The second joint judgment then stated: “A better way of expressing the point … would be to ask whether, properly characterised, the subject matter that is alleged to be patentable is: (i) an abstract idea that is manipulated on a computer; or (ii) an abstract idea which is implemented on a computer to produce an artificial state of affairs and a useful result. The artificial state of affairs may be an improvement in computer technology, but it need not be. It is enough that the artificial state of affairs and useful result are carried out “by the way in which the method is carried out on the computer”.” Their Honours then observed that it is not of assistance to consider whether the subject matter of a claim is computer implemented. The second joint judgment concluded that the claim was to a manner of manufacture because the claimed operation of the game controller, displayed through the player interface, is an altered EGM involving an artificial state of affairs.

With respect, the authors do not find the second joint judgment’s re-characterisation of the test helpful. The basis for distinguishing between an abstract idea which is “manipulated on a computer” and an abstract idea which is “implemented on a computer to produce an artificial state of affairs and a useful result” is unclear.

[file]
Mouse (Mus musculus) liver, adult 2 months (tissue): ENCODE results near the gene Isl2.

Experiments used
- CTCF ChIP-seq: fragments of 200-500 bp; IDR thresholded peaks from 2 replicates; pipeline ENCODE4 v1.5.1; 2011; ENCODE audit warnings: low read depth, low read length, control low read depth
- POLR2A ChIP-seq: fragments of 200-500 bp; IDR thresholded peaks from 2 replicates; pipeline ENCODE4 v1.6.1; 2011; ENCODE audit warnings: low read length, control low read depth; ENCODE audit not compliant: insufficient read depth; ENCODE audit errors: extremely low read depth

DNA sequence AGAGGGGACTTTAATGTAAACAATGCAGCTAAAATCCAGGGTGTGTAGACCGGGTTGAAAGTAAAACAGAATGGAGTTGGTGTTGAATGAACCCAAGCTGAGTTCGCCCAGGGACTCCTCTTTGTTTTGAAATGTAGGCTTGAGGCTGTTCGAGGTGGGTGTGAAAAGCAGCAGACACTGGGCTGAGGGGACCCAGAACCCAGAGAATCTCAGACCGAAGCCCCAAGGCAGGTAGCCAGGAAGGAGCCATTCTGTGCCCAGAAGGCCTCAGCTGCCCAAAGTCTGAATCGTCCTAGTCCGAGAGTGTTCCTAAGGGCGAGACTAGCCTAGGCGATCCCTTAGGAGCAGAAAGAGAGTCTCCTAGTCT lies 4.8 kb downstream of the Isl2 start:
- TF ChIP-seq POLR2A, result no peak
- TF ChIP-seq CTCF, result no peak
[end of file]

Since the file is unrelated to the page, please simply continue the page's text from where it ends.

Are there any clear principles arising from Aristocrat?

Three matters are clear from Aristocrat HCA (in that all justices seemed to agree on them).

First, the majority judgment of the Full Court in Aristocrat FCAFC incorrectly states the law. It is not of assistance to ask whether an invention is “computer implemented” or involves an improvement in computer technology (although the judgments differ on the enquiry which should be made).

Second, each of the earlier Full Court decisions (Research Affiliates, RPL Central, Encompass and Rokt) was correctly decided (albeit that Gordon, Edelman and Steward JJ cavil with the expression of the reasons for those decisions, and this concession is a little hard to reconcile with the second joint judgment, because it is not clear why those cases did not involve an artificial state of affairs and a useful result).

Third, the law of the United States is not relevant to the question of manner of manufacture.

This is an abridged version of an article which is published at https://www.listgbarristers.com.au/publications/intellectual-property-law-update-what-to-do-with-the-split-high-court-decision-on-manner-of-manufacture